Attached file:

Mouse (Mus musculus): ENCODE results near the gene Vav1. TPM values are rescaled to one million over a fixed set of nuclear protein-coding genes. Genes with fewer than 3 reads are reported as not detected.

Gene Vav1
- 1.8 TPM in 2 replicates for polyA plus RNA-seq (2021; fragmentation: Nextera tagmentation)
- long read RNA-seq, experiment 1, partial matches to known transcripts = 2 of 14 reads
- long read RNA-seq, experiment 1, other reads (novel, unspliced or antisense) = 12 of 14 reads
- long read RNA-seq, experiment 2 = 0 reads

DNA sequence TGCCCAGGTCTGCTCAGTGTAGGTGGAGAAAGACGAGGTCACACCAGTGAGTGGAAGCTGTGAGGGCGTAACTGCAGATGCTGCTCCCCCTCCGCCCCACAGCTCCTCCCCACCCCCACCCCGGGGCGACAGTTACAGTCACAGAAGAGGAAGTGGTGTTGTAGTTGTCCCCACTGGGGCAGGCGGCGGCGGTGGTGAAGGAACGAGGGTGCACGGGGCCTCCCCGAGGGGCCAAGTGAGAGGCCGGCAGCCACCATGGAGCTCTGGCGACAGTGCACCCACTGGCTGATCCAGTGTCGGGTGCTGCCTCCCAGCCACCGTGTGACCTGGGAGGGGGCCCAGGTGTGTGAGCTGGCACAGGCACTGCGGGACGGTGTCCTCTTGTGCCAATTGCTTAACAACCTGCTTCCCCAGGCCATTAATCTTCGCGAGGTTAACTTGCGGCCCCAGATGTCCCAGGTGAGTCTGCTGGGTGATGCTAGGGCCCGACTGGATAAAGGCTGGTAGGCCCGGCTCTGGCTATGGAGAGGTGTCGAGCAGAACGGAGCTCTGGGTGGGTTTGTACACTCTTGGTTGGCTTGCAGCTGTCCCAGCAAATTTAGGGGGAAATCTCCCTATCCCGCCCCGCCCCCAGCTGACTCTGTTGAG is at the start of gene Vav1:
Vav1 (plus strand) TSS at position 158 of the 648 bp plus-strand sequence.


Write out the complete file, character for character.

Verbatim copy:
Mouse (Mus musculus): ENCODE results near the gene Vav1. TPM values are rescaled to one million over a fixed set of nuclear protein-coding genes. Genes with fewer than 3 reads are reported as not detected.

Gene Vav1
- 1.8 TPM in 2 replicates for polyA plus RNA-seq (2021; fragmentation: Nextera tagmentation)
- long read RNA-seq, experiment 1, partial matches to known transcripts = 2 of 14 reads
- long read RNA-seq, experiment 1, other reads (novel, unspliced or antisense) = 12 of 14 reads
- long read RNA-seq, experiment 2 = 0 reads

DNA sequence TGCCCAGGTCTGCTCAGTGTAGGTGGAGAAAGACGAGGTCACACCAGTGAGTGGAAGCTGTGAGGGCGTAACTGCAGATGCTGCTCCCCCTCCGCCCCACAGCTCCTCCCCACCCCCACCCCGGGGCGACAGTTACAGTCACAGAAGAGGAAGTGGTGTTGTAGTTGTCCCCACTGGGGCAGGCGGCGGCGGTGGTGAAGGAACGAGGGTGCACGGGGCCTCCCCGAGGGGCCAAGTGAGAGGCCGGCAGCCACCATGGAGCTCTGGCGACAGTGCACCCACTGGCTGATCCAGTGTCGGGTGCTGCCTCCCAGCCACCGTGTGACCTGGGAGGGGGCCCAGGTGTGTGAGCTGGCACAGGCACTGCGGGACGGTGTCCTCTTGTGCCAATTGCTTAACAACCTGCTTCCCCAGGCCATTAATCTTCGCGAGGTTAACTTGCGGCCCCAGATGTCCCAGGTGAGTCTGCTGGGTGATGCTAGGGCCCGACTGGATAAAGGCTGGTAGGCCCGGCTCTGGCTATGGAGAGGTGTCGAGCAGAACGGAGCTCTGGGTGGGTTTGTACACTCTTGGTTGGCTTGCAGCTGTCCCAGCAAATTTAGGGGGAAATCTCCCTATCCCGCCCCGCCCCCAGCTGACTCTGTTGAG is at the start of gene Vav1:
Vav1 (plus strand) TSS at position 158 of the 648 bp plus-strand sequence.